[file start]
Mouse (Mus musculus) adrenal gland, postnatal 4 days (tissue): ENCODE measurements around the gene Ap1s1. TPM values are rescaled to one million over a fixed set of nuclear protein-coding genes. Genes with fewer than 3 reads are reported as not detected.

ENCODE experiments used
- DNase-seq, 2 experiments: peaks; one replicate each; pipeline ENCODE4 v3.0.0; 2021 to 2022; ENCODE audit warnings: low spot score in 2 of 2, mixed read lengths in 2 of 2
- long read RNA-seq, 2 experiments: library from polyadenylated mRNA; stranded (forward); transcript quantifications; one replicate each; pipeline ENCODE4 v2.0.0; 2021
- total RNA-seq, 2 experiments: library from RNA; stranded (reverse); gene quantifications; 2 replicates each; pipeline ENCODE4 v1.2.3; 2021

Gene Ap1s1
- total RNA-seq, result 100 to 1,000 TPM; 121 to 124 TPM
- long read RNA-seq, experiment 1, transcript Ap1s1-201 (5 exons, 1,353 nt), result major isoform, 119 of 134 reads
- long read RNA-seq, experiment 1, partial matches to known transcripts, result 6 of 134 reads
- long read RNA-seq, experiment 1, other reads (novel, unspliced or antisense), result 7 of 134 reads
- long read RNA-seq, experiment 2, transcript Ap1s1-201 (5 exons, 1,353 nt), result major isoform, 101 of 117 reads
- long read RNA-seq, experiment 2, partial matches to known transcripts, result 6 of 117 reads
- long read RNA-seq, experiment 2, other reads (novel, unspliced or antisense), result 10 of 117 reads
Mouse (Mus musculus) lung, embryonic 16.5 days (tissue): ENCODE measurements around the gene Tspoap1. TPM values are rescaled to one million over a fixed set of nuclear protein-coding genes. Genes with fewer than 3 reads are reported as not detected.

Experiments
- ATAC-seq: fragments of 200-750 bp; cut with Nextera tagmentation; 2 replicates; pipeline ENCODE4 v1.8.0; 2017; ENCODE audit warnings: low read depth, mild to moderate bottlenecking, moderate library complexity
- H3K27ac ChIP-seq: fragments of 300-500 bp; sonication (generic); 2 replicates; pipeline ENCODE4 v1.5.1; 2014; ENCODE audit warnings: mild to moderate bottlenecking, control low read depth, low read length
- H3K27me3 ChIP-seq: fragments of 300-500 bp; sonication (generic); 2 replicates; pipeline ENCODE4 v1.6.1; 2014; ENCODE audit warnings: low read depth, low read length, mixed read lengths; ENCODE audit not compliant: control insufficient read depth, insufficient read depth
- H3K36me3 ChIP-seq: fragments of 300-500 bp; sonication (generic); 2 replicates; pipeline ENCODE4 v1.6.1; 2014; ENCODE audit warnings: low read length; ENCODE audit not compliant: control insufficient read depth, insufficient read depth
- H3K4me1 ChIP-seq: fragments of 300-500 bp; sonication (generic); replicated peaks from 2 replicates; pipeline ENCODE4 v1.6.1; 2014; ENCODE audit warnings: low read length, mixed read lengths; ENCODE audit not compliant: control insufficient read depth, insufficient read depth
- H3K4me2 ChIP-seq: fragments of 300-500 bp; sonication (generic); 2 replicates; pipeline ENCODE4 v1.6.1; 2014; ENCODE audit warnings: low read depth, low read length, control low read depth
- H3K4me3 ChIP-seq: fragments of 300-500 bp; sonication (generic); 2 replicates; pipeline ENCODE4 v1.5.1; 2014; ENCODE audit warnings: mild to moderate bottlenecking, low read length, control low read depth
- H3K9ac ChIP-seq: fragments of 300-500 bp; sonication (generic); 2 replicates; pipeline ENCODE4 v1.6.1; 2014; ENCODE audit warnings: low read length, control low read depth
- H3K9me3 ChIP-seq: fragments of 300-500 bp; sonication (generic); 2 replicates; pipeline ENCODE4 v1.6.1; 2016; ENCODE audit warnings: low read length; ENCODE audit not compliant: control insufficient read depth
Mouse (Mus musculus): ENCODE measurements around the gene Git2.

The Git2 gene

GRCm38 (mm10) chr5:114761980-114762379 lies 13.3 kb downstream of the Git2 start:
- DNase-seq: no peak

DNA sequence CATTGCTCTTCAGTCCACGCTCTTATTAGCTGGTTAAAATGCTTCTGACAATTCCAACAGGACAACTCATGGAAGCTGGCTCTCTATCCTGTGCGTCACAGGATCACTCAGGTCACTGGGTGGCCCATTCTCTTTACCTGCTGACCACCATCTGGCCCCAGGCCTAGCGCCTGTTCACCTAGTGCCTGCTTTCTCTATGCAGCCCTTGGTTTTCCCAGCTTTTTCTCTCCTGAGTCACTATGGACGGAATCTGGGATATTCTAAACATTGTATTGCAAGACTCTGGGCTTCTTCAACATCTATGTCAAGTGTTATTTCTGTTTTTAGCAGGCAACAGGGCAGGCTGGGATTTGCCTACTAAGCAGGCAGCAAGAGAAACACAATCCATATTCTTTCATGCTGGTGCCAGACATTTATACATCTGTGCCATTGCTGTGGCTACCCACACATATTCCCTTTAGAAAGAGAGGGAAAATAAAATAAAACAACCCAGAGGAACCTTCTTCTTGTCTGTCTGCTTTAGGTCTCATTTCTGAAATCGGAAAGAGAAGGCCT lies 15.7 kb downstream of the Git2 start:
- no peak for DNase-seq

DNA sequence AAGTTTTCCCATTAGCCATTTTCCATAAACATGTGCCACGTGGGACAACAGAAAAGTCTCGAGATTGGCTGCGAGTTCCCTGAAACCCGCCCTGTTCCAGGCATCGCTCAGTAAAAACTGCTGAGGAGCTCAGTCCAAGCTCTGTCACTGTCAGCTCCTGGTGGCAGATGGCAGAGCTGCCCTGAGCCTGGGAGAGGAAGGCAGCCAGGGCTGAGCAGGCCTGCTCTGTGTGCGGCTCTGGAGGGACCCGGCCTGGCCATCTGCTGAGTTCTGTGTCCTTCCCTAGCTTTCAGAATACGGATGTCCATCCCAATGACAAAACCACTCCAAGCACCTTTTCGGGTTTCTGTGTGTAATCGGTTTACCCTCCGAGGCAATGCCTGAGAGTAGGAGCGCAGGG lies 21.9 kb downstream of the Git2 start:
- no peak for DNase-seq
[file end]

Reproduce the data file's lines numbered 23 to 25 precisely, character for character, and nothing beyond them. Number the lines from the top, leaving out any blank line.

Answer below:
- H3K9ac ChIP-seq: fragments of 300-500 bp; sonication (generic); 2 replicates; pipeline ENCODE4 v1.6.1; 2014; ENCODE audit warnings: low read length, control low read depth
- H3K9me3 ChIP-seq: fragments of 300-500 bp; sonication (generic); 2 replicates; pipeline ENCODE4 v1.6.1; 2016; ENCODE audit warnings: low read length; ENCODE audit not compliant: control insufficient read depth
Mouse (Mus musculus): ENCODE measurements around the gene Git2.